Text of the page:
Are You At Risk For Deep Vein Thrombosis?

deep-vein-thrombosis

“Deep” veins – those found quite literally deep within your body – are responsible for carrying 95% of your blood back to your heart. They play an important role in your body’s functioning so when something goes wrong it can be a serious threat to your well being.

Deep Vein Thrombosis (or DVT) occurs when a blood clot forms in a deep vein, typically in your legs. These clots can come loose and travel through your body to your lungs where they will block blood flow and cause a pulmonary embolism.

DVT isn’t always symptomatic, but if you start experiencing swelling or pain in your leg, ankle or foot, if your leg feels heavy, warm, or if you notice a change in skin coloration, it’s a good idea to visit your doctor for an Ultrasound.

In fact, it is estimated that about 2 out of every 1,000 people in the United States suffer from DVT but a quarter of those experience no symptoms whatsoever. And unfortunately, the first “symptom” that they experience is death.

Who Is At Risk For DVT?

As you walk or engage in other standing physical activity, your calf muscles squeeze and assist blood flow. But when you sit for extended periods of time, blood can stagnate and increase your risk of a clot.

Frequent fliers are susceptible to blood clots, especially since cramped seats, cabin compression and dry air can conspire to worsen the situation. In fact, all travelers are at risk whether it means extended periods sitting in a car, bus or other vehicle.

Deep Vein Thrombosis is also common in people who are immobile for health reasons, such as those engaged in prolonged hospital stays.

Other factors outside of your control may also put you at risk. Age, genetics and even height (which typically affects men rather than women) can all increase your risk.

Pregnancy, heart disease, obesity, smoking and injury are all risk factors.

Considering how common DVT is and how often it goes ignored or unnoticed, it’s a good idea to see a doctor for an Ultrasound if you fall into one of these risk categories. This relatively quick and painless procedure done annually or bi-annually can literally save your life.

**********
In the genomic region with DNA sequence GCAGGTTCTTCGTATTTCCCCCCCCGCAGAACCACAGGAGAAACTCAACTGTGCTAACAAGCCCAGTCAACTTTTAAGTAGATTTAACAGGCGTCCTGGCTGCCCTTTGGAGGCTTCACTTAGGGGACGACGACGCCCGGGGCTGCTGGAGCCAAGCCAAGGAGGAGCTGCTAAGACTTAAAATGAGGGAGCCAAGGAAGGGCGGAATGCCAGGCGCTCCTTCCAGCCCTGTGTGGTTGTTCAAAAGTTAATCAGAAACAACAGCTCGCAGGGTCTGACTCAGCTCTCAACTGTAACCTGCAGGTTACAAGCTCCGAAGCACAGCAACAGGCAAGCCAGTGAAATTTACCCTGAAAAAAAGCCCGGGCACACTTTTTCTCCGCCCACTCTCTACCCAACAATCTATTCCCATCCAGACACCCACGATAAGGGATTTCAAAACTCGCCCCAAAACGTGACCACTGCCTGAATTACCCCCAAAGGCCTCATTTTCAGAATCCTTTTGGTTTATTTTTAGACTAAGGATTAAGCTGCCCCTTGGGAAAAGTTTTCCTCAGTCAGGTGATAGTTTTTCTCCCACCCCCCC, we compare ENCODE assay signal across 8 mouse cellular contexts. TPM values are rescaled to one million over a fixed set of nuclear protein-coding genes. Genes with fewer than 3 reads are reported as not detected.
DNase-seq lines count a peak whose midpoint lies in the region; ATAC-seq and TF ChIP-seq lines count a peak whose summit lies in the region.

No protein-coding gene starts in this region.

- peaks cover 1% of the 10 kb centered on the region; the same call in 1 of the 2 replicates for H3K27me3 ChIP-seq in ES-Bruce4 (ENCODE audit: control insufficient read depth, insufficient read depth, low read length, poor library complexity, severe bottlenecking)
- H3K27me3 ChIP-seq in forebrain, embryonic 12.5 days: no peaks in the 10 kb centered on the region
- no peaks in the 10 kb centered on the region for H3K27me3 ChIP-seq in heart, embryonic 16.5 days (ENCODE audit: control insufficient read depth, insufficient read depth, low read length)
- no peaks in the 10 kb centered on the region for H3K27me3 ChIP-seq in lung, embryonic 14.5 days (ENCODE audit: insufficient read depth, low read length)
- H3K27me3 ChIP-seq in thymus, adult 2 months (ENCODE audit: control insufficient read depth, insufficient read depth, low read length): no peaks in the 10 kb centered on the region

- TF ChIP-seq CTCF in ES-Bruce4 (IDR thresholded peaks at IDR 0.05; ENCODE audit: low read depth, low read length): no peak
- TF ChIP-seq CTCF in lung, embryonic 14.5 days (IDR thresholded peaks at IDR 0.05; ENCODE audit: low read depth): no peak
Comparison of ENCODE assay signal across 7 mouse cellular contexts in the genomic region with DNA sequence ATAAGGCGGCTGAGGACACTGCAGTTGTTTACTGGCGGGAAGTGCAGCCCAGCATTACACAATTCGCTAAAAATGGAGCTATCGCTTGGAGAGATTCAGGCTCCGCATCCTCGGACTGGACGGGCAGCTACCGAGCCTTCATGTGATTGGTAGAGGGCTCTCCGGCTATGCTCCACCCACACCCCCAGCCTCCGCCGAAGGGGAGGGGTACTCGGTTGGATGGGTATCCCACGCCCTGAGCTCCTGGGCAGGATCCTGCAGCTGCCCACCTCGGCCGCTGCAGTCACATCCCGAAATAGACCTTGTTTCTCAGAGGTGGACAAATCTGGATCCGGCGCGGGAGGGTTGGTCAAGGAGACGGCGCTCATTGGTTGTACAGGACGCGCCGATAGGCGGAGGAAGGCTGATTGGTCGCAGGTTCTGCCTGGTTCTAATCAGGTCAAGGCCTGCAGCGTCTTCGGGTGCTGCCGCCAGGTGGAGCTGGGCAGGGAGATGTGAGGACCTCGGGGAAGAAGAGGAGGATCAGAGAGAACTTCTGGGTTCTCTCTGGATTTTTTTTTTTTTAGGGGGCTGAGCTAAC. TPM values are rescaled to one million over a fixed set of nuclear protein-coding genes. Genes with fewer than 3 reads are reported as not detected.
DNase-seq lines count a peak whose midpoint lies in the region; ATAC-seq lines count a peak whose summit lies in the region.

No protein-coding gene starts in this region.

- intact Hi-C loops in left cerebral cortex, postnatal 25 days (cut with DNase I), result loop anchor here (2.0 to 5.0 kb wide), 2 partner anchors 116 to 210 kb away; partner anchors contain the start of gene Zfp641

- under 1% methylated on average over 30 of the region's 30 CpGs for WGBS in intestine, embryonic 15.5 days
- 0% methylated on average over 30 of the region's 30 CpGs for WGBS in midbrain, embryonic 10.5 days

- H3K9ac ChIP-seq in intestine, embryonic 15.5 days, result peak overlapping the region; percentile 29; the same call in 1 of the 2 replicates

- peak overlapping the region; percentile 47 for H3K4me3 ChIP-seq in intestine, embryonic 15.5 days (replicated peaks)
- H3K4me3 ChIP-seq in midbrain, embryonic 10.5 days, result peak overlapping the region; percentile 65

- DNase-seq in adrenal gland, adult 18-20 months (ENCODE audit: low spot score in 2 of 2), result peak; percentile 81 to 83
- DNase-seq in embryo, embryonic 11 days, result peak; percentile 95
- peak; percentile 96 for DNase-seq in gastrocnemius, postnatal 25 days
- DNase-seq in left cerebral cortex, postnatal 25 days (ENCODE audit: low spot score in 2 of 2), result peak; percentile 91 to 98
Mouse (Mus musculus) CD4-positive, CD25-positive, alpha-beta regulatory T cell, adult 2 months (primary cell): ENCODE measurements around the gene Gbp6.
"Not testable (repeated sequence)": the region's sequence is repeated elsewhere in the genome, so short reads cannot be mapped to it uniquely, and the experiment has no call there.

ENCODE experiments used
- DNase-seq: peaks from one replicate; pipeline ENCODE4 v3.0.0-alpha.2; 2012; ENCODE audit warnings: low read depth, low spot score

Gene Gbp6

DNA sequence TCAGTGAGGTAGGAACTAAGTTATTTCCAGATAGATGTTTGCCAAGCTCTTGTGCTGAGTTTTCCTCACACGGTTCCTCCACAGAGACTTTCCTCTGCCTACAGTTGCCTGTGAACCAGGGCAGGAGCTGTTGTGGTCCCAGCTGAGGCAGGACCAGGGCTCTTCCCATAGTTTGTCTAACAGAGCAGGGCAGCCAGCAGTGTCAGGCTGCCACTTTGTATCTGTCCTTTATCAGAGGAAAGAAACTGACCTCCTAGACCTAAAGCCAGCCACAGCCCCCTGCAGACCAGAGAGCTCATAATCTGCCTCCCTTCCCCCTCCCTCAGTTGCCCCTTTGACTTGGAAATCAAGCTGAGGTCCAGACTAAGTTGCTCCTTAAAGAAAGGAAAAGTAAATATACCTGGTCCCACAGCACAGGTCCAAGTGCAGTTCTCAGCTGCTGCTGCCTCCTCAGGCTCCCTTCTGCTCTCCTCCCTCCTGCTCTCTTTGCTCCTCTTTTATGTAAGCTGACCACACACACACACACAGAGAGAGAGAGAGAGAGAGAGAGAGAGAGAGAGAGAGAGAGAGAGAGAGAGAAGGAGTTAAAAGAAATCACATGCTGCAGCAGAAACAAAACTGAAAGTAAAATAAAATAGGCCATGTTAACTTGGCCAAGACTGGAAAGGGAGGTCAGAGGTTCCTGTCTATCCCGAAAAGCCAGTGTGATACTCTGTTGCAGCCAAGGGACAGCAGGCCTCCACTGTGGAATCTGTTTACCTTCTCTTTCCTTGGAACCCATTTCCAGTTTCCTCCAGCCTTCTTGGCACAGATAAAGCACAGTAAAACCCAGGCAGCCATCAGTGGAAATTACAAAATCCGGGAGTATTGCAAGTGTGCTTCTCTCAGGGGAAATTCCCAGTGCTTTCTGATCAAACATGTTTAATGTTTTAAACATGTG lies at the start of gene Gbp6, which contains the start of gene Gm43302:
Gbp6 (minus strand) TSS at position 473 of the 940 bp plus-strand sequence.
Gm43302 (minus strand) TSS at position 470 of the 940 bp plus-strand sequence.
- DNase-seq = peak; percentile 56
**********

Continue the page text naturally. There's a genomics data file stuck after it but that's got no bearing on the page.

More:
How To Treat Deep Vein Thrombosis

The best treatment for DVT is prevention. If you travel often or for extended periods of time, or sit a lot as part of your job, get up every two hours minimum and walk around. Better yet, try to get moving once every half hour or so. If you set a timer and simply get up, stretch and walk across the room for a few minutes you’d be doing yourself a tremendous health service.

Another good preventative measure is to wear compression stockings. They may not be the most comfortable but they increase blood flow and improve the efficiency of your veins as they work to move blood back to your heart.

Quitting smoking and maintaining a healthy weight are good bets to reduce your risk and improve your health overall.

But what if you’re already suffering from DVT? Typically your doctor will put you on blood thinners or anticoagulants to assist in dissolving preexisting clots and prevent new clots from forming.

If the clot is located above the knee or if your doctor is concerned that it may move, you may opt to have an intra vena cava filter inserted, which is a filter designed to sit between the clot and your lungs so that if the clot does break loose, it will be caught by the filter before it can cause additional harm.

The bottom line is that whether you’re in a high risk group, have experienced DVT in the past or think you might be suffering from it now, you have options. Make prevention your first measure and when you need help, find a doctor or specialist with the experience to give you the advice and treatment you need. It may mean the difference between life and death.